I can’t believe I was able to pull this off. 1000 words is incredibly difficult! This is wholly different from the first draft that I wrote on Saturday and I’m much more pleased with it. With 1000 more words, I could have done so much more. But for the limits, I like what I created here… The sentence that I chose was “When does the family document the thunder?”
Two colleagues dropped by Janis Meadow’s tiny windowless office to coax her out to lunch. They found her crouched under her monstrous desk, looking for a manila folder buried within one of many piles.
“Can we talk about how your office looks like a special edition of ‘Hoarders’? We really need to talk about your organization skills.” Monique spoke as she shoved at three folders that were dangling from a shelf. Kerry was not far behind her. The two of them huddled by the door, regarding the overflowing bookshelves that leaned against the walls.
“I know where everything is in this office.” Janis grunted from the floor. Indeed, she had found the file she was looking for, but was having trouble gracefully removing it from the heavy pile. “If they gave me a bigger one, I’d have a nicer looking place.”
Kerry scoffed at this. “You need less cases, not more room.”
“We all need less cases!” Monique chuckled.
Janis emerged from under her desk and manila folder overstuffed with paper onto her office chair. She stood, adjusting her pencil skirt and matching suit jacket. Exasperated, she attempted to make room on her desk for the folder. High piles of similar looking folders edged precariously closer to the edge of her desk. Her two friends looked at them nervously. “Maybe another folder can go on the floor?” Monique suggested.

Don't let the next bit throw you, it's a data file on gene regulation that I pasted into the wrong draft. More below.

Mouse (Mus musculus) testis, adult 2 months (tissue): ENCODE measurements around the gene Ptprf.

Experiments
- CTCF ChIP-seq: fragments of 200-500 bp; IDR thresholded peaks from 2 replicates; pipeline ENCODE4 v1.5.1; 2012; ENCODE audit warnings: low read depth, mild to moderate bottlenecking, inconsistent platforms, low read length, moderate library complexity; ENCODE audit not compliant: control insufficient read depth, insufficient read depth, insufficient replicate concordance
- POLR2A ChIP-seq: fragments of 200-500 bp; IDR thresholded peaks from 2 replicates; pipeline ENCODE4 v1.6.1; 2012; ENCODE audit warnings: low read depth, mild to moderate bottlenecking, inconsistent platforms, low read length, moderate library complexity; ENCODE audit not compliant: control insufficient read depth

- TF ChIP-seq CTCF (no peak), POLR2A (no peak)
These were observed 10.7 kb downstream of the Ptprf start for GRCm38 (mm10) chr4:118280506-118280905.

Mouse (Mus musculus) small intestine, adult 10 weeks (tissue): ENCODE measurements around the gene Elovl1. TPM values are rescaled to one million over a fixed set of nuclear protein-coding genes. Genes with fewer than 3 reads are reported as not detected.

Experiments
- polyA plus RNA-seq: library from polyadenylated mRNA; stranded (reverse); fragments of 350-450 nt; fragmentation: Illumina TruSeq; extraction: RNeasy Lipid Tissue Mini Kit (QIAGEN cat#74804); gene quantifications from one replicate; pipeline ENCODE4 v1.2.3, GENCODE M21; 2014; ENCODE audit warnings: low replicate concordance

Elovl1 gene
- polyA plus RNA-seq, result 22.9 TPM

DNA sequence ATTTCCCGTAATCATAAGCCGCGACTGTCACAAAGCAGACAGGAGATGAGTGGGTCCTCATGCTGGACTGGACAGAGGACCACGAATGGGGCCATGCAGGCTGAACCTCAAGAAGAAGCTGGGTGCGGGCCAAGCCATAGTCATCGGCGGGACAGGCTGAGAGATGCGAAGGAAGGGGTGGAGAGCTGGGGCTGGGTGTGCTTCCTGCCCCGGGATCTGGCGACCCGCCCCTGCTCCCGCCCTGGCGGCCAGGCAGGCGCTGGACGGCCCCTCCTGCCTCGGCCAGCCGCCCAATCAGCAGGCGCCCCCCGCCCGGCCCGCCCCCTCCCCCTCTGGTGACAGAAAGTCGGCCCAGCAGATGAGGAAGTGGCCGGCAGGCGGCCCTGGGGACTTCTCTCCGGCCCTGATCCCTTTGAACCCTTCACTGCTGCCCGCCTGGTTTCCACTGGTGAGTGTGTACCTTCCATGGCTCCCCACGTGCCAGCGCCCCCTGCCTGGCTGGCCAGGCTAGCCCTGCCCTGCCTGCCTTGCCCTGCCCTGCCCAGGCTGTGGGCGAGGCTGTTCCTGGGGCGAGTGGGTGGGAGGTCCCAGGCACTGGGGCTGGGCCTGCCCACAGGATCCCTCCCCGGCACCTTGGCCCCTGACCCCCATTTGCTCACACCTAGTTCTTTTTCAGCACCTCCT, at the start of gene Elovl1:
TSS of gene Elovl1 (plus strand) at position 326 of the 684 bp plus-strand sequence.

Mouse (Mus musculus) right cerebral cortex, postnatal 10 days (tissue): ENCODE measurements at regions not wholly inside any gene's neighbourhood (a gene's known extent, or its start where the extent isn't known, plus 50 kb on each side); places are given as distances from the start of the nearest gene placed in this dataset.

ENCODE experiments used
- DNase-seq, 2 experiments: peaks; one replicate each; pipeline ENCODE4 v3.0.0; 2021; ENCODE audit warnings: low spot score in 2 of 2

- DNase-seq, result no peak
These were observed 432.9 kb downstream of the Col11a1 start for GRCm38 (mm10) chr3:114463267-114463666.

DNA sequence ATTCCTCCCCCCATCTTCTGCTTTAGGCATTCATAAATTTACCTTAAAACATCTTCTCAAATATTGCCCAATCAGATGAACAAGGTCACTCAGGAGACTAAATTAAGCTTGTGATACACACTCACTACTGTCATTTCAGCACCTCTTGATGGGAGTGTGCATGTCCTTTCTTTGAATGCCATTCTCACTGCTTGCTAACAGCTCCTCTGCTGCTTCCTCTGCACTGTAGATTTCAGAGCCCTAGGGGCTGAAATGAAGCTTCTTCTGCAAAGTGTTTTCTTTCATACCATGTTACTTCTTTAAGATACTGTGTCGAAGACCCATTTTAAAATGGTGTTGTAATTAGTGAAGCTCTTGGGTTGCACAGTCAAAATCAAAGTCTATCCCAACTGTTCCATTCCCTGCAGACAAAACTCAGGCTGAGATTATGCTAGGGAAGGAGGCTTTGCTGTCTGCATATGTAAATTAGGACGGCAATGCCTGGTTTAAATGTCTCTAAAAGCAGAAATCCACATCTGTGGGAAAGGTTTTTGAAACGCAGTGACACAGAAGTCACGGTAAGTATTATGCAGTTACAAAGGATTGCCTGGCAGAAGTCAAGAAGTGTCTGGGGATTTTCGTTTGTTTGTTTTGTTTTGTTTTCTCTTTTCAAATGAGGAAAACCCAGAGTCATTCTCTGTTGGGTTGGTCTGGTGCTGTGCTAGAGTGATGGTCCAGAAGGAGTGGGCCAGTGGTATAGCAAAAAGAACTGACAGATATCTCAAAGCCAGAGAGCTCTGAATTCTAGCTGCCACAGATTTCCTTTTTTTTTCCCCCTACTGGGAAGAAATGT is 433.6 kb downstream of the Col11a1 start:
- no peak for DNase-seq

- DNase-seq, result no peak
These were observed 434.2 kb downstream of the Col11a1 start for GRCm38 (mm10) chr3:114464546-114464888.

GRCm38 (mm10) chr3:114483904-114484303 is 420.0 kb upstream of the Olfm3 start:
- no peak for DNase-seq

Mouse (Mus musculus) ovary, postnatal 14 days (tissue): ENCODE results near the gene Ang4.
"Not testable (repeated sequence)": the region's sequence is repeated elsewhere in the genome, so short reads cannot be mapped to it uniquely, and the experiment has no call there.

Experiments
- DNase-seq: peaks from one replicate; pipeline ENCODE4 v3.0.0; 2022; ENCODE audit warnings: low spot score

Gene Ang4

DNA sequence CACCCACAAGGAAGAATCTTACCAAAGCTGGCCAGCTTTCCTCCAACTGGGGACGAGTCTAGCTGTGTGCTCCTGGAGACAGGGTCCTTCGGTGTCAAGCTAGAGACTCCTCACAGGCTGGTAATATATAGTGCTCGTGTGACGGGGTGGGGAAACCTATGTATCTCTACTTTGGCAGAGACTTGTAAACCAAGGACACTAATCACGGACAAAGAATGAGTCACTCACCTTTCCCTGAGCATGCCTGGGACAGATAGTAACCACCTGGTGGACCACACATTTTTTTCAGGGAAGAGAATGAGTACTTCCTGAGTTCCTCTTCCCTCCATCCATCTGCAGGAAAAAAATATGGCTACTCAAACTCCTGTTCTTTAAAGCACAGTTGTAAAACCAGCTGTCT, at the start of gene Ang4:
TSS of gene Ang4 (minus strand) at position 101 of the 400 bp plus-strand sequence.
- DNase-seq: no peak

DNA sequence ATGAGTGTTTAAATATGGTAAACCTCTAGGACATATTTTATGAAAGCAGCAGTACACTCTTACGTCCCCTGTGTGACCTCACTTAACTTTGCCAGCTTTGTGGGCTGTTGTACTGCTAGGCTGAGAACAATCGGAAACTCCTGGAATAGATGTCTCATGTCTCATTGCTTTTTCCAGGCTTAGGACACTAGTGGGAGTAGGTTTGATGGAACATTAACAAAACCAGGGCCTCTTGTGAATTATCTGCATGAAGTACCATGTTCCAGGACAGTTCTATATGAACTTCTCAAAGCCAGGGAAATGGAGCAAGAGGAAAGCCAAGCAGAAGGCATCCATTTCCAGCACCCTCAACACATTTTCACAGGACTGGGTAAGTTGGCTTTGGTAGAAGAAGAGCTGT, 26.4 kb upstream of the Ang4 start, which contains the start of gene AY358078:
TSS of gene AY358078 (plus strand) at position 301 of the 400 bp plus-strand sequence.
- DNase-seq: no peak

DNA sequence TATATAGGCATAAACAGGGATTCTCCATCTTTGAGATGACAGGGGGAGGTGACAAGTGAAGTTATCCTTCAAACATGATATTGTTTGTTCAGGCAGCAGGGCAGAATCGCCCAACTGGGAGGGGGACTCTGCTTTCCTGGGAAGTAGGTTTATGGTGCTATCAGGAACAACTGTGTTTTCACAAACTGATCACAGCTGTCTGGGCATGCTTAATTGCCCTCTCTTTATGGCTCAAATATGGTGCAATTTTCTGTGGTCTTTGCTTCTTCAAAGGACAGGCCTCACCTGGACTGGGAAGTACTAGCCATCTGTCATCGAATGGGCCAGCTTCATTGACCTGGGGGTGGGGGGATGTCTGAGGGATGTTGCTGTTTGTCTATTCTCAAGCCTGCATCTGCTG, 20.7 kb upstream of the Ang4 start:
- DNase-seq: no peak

“These are all of my most active folders.” Janis dismissed with a huff.
Her friends gaped. “How many…”
“Two hundred? I haven’t really kept count. I probably get a new one each day. Aren’t you guys getting cases?”
“Not on this level,” Monique said as she stepped toward the desk and picked up a folder, “this is somethin’ else.”
“Since Linda quit three weeks ago, I’m getting all of her stuff, too.” The fatigue finally came through as she said that sentence, and the desk seemingly creaked under its weight. “Patrick just came by asking for an update on this guy.” She pointed at her newly retrieved folder.
“There goes lunch.” Kerry laughed. “Want us to go get you something?”
“That’s kind of you. I think I’ll manage.”
“I don’t know about you, but I think I’d rather stay.” Monique said with a friendly smile.
Janis returned a grateful one. “I’ll get us a pizza.” She offered, pulling up a website to make the order.
Kerry put her hands on her hips and shook her head, but decided to stay.
“So who is it?” Monique asked, crossing her arms after Janis looked up from her computer.
“Kendrick Donovan, a seventh grader in Mattapan.” Janis replied. “His father and uncle were shot on his front porch yesterday afternoon. We’d just gotten Kendrick back to school.”
“Was he present?” Kerry asked with shock.